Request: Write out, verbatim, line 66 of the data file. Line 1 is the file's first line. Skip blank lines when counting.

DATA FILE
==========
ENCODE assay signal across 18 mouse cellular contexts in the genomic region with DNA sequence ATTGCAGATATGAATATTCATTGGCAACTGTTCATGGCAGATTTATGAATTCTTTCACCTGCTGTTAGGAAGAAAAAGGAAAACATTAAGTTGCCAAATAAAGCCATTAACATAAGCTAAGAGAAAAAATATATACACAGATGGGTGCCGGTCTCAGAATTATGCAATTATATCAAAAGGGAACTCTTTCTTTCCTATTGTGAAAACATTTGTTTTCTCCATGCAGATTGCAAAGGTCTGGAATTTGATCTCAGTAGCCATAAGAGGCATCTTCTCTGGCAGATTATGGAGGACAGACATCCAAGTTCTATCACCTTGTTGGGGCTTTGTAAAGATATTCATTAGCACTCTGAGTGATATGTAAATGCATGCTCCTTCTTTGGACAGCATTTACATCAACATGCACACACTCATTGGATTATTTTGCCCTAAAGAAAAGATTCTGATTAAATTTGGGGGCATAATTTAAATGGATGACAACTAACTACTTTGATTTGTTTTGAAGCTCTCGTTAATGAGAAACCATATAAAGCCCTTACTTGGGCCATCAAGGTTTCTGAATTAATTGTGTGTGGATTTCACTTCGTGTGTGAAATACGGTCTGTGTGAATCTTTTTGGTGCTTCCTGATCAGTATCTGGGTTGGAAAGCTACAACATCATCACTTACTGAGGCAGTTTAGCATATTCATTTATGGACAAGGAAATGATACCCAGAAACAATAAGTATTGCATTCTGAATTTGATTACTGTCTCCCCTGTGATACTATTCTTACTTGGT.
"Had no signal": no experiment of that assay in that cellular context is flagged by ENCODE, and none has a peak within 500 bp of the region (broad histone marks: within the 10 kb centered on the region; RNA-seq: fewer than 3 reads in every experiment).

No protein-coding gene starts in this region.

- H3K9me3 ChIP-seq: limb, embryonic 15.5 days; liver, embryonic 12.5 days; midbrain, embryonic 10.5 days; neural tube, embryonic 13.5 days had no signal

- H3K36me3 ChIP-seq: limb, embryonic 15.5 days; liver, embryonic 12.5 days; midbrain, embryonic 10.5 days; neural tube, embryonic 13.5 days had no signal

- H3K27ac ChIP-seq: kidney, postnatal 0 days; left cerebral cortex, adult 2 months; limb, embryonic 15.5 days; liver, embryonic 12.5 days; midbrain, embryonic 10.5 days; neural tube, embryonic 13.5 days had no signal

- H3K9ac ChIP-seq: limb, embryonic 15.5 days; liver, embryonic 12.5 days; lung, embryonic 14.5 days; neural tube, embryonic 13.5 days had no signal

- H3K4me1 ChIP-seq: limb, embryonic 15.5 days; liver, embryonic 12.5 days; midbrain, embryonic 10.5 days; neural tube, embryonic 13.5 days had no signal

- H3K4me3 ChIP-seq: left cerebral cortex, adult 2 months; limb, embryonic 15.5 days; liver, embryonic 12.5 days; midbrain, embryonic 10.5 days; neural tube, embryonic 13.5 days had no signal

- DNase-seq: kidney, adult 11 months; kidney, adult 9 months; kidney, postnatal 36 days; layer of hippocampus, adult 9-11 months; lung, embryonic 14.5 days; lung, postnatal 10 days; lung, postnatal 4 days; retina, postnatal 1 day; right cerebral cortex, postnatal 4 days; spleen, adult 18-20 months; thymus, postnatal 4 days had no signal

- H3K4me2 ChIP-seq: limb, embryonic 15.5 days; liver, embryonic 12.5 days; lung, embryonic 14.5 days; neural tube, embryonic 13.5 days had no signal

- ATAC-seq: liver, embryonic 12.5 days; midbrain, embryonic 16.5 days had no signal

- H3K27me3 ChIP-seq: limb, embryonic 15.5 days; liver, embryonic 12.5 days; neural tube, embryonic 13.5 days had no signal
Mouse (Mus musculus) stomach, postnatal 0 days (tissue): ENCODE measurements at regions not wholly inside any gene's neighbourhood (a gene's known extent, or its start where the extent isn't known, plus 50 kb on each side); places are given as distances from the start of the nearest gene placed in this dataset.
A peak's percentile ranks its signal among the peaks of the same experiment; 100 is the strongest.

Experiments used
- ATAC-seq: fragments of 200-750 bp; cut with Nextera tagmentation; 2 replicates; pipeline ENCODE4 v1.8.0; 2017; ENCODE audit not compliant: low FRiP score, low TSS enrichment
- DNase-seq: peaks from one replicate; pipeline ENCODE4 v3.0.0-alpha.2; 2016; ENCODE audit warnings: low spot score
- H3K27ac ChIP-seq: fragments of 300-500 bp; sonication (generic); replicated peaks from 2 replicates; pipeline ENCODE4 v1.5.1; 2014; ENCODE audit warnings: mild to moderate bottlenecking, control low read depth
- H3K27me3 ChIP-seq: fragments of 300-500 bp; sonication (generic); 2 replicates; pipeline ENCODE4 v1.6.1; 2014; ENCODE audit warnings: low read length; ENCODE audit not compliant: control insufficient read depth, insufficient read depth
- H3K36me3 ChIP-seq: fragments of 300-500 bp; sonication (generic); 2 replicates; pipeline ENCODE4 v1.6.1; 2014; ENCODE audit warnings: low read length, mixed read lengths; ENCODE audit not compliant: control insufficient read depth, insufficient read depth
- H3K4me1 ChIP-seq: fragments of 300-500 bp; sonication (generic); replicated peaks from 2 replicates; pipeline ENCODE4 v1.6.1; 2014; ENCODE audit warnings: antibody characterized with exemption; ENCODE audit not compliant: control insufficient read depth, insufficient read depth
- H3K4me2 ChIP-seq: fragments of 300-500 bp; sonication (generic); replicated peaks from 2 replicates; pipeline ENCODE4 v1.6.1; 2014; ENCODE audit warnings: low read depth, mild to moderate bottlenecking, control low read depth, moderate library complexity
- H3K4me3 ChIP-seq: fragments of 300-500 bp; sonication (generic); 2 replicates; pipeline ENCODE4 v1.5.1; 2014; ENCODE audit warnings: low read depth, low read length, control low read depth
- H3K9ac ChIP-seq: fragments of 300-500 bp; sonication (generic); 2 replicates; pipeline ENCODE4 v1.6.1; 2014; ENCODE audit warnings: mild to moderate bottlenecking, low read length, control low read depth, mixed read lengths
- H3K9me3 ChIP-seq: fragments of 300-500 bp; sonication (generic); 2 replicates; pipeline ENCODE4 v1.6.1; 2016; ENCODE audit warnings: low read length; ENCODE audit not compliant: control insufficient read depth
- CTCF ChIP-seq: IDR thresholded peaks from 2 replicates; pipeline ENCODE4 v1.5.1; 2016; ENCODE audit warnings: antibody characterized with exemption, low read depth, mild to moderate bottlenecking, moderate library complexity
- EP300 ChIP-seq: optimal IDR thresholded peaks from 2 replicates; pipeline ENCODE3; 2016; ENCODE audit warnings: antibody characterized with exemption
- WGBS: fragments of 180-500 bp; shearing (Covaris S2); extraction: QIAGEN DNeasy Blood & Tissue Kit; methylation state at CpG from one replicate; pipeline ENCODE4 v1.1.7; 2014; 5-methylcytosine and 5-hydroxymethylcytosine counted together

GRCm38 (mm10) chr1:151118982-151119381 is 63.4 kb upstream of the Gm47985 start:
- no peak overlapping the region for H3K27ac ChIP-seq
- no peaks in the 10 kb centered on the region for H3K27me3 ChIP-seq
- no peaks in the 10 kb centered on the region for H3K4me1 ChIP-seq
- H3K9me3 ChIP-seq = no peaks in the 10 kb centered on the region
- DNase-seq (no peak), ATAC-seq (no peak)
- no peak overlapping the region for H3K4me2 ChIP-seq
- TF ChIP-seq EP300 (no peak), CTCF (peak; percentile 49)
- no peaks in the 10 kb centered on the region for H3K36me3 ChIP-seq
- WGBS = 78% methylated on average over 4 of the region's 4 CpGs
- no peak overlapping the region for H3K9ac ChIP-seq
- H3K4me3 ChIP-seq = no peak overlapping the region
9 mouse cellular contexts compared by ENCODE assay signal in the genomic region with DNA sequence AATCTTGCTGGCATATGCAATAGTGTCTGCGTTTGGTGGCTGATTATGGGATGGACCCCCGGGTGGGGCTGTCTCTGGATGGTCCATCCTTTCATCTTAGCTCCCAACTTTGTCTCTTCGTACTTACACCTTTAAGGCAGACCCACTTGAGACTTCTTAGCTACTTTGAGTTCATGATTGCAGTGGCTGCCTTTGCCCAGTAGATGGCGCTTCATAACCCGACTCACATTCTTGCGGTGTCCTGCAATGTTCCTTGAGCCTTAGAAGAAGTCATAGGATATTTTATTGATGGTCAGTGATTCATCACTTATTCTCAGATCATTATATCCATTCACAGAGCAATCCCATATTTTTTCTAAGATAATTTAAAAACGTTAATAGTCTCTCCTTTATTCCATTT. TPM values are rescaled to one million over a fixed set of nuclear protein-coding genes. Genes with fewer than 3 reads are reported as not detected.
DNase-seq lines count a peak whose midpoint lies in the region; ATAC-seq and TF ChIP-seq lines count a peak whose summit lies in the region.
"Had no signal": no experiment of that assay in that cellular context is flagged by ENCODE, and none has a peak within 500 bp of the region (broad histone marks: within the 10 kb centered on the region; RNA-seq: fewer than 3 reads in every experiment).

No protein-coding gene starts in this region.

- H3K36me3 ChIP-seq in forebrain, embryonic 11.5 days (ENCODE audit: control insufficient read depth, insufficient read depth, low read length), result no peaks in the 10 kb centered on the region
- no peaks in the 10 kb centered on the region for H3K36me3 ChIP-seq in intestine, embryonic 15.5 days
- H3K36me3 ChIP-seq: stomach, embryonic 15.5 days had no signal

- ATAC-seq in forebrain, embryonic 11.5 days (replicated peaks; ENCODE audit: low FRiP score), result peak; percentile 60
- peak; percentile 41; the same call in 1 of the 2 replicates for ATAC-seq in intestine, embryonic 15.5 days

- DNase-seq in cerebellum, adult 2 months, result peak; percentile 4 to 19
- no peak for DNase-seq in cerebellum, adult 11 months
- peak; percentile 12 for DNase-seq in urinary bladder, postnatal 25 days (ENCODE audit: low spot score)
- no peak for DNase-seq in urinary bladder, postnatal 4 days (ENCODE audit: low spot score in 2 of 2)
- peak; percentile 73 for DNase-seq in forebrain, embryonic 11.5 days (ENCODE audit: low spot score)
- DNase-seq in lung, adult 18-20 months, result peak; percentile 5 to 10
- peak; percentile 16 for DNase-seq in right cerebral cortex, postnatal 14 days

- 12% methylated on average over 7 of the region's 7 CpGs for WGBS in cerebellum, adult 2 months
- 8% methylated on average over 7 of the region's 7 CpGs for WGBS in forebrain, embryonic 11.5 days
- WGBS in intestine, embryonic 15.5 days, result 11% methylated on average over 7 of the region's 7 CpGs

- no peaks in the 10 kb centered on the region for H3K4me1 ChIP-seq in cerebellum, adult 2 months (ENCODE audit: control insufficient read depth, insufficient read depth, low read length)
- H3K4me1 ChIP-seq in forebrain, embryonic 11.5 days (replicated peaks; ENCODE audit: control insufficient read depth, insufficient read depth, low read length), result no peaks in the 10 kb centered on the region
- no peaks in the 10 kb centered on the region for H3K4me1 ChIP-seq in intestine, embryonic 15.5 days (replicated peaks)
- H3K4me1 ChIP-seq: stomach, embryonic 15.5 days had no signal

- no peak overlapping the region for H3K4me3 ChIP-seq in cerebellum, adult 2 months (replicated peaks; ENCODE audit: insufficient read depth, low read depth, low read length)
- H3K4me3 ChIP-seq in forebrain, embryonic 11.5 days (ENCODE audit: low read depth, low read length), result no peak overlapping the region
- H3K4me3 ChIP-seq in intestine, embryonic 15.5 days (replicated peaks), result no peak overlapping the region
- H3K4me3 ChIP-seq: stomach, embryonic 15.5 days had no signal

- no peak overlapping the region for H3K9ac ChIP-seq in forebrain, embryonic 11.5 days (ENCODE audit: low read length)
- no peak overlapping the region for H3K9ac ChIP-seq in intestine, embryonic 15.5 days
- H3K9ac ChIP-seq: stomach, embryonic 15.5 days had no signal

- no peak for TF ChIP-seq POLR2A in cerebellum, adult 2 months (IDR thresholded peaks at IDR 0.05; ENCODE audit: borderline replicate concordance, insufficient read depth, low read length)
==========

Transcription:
- H3K4me3 ChIP-seq in forebrain, embryonic 11.5 days (ENCODE audit: low read depth, low read length), result no peak overlapping the region